Unison members vote for pension strike

Unison ballot papers The 1.1 million member ballot was the biggest in the history of UK industrial relations

Members of the Unison trade union have voted in favour of striking against the government's plans to change public service pension schemes.

There was a 78% majority, with 245,358 in favour and 70,253 against on a 29% turnout.

The vote means there is likely to be a huge national strike on 30 November.

On Wednesday, the government offered to change its plans, which are aimed at cutting the cost of funding public service pensions.

Following the ballot result, the Cabinet Office Minister Francis Maude called on Unison members not to go ahead with a strike.

"We listened to the concerns of public sector workers about their pensions and yesterday responded with a new generous settlement which is beyond the dreams of most private [sector] employees."

"Today's Unison ballot received a very low turnout - with less than a third of their members even voting - which shows there is extremely limited support for the kind of strike action their union leaders want," he added.

However, the government's changes to its original plans have met with only a lukewarm response from public sector unions.

Start Quote

We still have had no offer in those negotiations”

End Quote Dave Prentis Unison general secretary

Unison general secretary Dave Prentis said: "Yesterday's statement in Parliament was a marked improvement on earlier proposals."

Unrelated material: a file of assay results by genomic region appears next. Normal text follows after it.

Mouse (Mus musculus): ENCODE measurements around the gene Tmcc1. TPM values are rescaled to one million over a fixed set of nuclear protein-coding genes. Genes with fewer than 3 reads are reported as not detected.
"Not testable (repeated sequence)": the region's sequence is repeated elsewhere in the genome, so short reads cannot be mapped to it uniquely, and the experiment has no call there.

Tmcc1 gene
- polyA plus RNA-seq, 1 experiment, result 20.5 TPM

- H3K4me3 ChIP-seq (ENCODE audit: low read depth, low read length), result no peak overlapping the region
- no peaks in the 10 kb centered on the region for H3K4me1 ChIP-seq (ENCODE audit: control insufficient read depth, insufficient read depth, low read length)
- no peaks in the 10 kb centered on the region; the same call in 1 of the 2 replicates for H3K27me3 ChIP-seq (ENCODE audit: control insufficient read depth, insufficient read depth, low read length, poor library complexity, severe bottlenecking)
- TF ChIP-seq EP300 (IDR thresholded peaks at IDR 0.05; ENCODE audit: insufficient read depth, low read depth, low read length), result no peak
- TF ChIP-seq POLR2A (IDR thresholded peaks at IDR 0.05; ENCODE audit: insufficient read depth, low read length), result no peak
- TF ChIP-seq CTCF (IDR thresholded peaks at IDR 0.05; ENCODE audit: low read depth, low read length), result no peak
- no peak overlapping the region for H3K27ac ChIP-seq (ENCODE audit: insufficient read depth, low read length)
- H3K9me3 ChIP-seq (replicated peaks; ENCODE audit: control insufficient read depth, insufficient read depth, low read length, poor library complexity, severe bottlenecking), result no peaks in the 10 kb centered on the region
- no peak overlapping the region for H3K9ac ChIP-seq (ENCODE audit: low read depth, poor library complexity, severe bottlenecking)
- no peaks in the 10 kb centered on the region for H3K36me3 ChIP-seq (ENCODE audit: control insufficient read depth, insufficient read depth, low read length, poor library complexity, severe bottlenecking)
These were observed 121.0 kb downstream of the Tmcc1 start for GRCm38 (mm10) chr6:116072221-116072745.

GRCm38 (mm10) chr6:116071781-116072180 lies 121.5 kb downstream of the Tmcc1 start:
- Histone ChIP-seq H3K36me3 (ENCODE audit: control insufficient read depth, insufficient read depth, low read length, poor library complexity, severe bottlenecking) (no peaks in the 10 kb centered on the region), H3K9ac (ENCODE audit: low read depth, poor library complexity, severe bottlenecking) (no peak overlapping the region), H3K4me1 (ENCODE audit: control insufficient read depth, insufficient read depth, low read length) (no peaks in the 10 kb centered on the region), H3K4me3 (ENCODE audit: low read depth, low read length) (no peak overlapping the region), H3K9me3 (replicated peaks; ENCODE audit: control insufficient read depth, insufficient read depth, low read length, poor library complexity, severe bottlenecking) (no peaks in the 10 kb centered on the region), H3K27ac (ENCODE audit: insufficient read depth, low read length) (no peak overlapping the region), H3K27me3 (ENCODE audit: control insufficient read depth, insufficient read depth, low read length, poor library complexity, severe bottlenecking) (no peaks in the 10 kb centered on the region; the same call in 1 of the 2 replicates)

"But it is important to understand that the statement has to be translated into offers in the scheme-specific talks.

"We still have had no offer in those negotiations, where such an offer can legitimately be made," he added.

Combined action

The 30 November "day of action" is being co-ordinated by the TUC and could involve members of 20 trade unions in the public sector.

Dave Prentis: ''There has been no offer whatsoever... what we had over the last 48 hours was as statement of principles by government''

Five already have a mandate for action from earlier this year, while the others are still in the process of balloting their members.

If they all vote in favour of action, then the day may turn into the biggest co-ordinated strike since 22 January, 1979.

Then, during the so-called "winter of discontent", four big public sector unions held a strike in pursuit of a pay rise above the then Labour government's 5% ceiling.

As well as many NHS and local government staff, Unison represents police staff (though not police officers), probation officers, and clerical and ancillary staff in schools, colleges and universities, who are all in the local government pension scheme.

Some civil servants across the UK took part in a pension strike in June this year.

They were joined by many teachers and further education lecturers in England and Wales, and the next strike is likely to involve them all again.

Changes planned

The government's pension plans have been largely inspired by Lord Hutton's independent inquiry into the rising cost of public service pensions.

He suggested that most staff should pay higher contributions, with the increases being phased in during the next three years.

Then, from 2015, most current staff and all new recruits will be offered career-average schemes instead of the more expensive, mainly final-salary, versions now on offer.

These new schemes will typically involve staff working to later pension ages, which in turn will rise in step with the state pension age.

The government has made it clear all along that it wants public employees to work longer, and pay more.